Robert D. McDonald with Fraser Milner Casgrain LLP explains one significant change in the counterfeiting legislation to the definition of a trade-mark. Currently Canadian legislation describes it as:

a) mark that is used by a person for the purpose of distinguishing or so as to distinguish wares or services manufactured, sold, leased, hired or performed by him from those manufactured, sold, leased, hired or performed by him from those manufactured, sold, leased, hired or performed by others,
b) certification mark,
c) distinguishing guise, or
d) proposed trade‐mark.

Under the new definition, that first part changes to "A sign or combination of signs that is used by a person for the purpose of distinguishing or so as to distinguish their goods or services from those of others," where "sign" is expanded to mean, "a word, a personal name, a design, a letter, a numeral, a colour, a figurative element, a three‐dimensional shape, a hologram, a moving image, a mode of packaging goods, a sound, a scent, a taste, a texture and the positioning of a sign."

"This amendment dramatically changes the scope of what can be registered as a trade‐mark and includes many items which were previously considered 'non‐traditional'," writes McDonald. "This provision will provide trade‐mark owners a greater ability to protect and enforce their brand, including the right to register distinguishing features of their brand identity that used to be considered incapable of registration."

A sound? A scent? Enforcing these trade-markable properties will be the responsibility of CBSA officers who also enforce Canada's customs and security measures at the border. Beyond the problem of competence (no offense to CBSA officers, whose competence at what they do now is not questioned here), there's the bigger question of whether it is the government's responsibility to police for the private sector on mere suspicion of copyright or trade-mark infringement.

"While most would agree that officials should have sufficient tools to protect public health and safety," writes Geist, again in The Tyee, "the bill does not confine the broad new powers to those special cases. For example, the government could have limited seizures without court oversight to instances where officials reasonably believe there is a public safety risk, but the bill treats everything from counterfeit pharmaceuticals to a suspect painting in the same manner."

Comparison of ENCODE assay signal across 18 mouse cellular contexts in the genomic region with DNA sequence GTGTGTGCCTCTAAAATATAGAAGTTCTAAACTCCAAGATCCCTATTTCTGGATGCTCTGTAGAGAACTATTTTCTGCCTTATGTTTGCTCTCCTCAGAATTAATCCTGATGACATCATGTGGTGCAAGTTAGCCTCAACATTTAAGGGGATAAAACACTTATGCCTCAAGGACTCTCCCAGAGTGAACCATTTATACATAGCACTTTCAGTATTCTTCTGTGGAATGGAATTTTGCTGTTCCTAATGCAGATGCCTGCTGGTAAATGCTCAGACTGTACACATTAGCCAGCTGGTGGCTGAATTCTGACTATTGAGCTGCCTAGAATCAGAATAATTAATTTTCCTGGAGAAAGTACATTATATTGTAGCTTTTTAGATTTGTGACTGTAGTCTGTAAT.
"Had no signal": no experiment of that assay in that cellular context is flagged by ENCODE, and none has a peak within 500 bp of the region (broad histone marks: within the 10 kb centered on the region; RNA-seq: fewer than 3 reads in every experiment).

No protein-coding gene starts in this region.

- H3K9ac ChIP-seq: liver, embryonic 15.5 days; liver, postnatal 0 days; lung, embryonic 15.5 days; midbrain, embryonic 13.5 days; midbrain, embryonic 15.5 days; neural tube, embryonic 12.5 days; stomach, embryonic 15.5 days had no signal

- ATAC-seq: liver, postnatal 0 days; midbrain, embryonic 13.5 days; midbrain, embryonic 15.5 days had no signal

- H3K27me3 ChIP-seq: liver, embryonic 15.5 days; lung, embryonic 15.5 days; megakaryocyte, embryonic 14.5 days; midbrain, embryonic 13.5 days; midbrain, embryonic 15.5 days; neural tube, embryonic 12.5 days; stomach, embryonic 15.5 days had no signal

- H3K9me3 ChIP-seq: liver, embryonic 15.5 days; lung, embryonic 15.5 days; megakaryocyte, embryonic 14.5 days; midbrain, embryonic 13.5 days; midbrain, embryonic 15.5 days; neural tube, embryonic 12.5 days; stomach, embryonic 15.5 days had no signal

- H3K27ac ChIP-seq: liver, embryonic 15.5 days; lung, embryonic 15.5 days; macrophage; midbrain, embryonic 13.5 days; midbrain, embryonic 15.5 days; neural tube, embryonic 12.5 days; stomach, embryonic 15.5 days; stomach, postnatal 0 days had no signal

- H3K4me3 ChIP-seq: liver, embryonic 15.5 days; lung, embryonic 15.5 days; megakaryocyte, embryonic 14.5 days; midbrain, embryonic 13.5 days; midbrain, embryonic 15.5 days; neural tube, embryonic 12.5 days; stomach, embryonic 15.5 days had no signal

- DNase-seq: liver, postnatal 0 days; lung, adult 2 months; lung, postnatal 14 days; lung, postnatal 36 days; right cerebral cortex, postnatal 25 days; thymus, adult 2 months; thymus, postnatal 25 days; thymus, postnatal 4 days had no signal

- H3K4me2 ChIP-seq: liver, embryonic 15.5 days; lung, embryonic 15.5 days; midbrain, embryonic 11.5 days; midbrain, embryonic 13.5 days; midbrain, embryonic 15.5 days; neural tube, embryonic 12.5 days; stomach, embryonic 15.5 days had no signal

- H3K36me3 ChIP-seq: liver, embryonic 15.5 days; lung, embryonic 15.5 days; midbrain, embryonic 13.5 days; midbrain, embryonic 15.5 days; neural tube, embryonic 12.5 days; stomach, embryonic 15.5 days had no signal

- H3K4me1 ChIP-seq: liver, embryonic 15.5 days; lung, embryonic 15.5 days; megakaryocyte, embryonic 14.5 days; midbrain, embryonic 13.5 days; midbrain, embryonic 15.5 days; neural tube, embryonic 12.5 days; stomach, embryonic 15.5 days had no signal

So on the surface, Bill C-56 does look excessive and, considering how few countries have agreed to these measures in ACTA, unnecessary.

Thorough assessment of C-56

The Council of Canadians is demanding a thorough parliamentary and public review of the Harper government's new anti-counterfeiting legislation to make sure it is necessary and proportionate to the government's stated objectives of protecting Canadians from counterfeit products. The organization also joins with international trade justice activists and health advocates in demanding that intellectual property rights be taken off the CETA and TPP negotiating tables.

OpenMedia.ca has re-launched its anti-ACTA petition in light of Bill C-56, which appears to introduce much of the unpopular multinational deal through the back door, just to appease U.S. and EU lawmakers. You can add your voice to that opposition by clicking here. You'll be taken to OpenMedia's No Internet Lockdown petition, which has been signed already by more than 70,000 people.

Photo: greensefa/Flickr